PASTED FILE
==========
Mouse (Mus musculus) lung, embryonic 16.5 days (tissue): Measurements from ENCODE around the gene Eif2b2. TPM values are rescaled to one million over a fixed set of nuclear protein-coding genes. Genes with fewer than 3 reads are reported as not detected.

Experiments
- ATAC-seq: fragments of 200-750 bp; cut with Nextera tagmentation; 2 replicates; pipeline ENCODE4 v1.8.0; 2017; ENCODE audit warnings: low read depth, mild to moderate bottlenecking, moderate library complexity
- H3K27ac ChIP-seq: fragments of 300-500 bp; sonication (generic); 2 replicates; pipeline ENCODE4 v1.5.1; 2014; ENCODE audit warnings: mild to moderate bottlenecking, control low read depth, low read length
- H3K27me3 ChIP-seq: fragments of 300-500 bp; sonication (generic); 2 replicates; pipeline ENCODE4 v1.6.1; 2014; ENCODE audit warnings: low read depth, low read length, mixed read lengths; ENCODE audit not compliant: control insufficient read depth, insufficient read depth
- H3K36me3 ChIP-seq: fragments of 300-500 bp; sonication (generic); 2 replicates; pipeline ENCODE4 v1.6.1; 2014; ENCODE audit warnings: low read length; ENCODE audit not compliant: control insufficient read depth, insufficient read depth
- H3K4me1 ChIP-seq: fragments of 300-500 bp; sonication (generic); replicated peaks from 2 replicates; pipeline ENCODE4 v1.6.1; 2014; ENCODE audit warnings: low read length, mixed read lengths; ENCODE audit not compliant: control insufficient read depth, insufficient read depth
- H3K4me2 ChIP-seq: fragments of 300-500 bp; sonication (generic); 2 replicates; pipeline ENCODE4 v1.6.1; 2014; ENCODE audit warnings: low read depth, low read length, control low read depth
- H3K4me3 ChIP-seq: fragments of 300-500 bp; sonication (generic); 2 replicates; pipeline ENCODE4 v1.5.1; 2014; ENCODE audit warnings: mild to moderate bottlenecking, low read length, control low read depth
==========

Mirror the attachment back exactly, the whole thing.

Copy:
Mouse (Mus musculus) lung, embryonic 16.5 days (tissue): Measurements from ENCODE around the gene Eif2b2. TPM values are rescaled to one million over a fixed set of nuclear protein-coding genes. Genes with fewer than 3 reads are reported as not detected.

Experiments
- ATAC-seq: fragments of 200-750 bp; cut with Nextera tagmentation; 2 replicates; pipeline ENCODE4 v1.8.0; 2017; ENCODE audit warnings: low read depth, mild to moderate bottlenecking, moderate library complexity
- H3K27ac ChIP-seq: fragments of 300-500 bp; sonication (generic); 2 replicates; pipeline ENCODE4 v1.5.1; 2014; ENCODE audit warnings: mild to moderate bottlenecking, control low read depth, low read length
- H3K27me3 ChIP-seq: fragments of 300-500 bp; sonication (generic); 2 replicates; pipeline ENCODE4 v1.6.1; 2014; ENCODE audit warnings: low read depth, low read length, mixed read lengths; ENCODE audit not compliant: control insufficient read depth, insufficient read depth
- H3K36me3 ChIP-seq: fragments of 300-500 bp; sonication (generic); 2 replicates; pipeline ENCODE4 v1.6.1; 2014; ENCODE audit warnings: low read length; ENCODE audit not compliant: control insufficient read depth, insufficient read depth
- H3K4me1 ChIP-seq: fragments of 300-500 bp; sonication (generic); replicated peaks from 2 replicates; pipeline ENCODE4 v1.6.1; 2014; ENCODE audit warnings: low read length, mixed read lengths; ENCODE audit not compliant: control insufficient read depth, insufficient read depth
- H3K4me2 ChIP-seq: fragments of 300-500 bp; sonication (generic); 2 replicates; pipeline ENCODE4 v1.6.1; 2014; ENCODE audit warnings: low read depth, low read length, control low read depth
- H3K4me3 ChIP-seq: fragments of 300-500 bp; sonication (generic); 2 replicates; pipeline ENCODE4 v1.5.1; 2014; ENCODE audit warnings: mild to moderate bottlenecking, low read length, control low read depth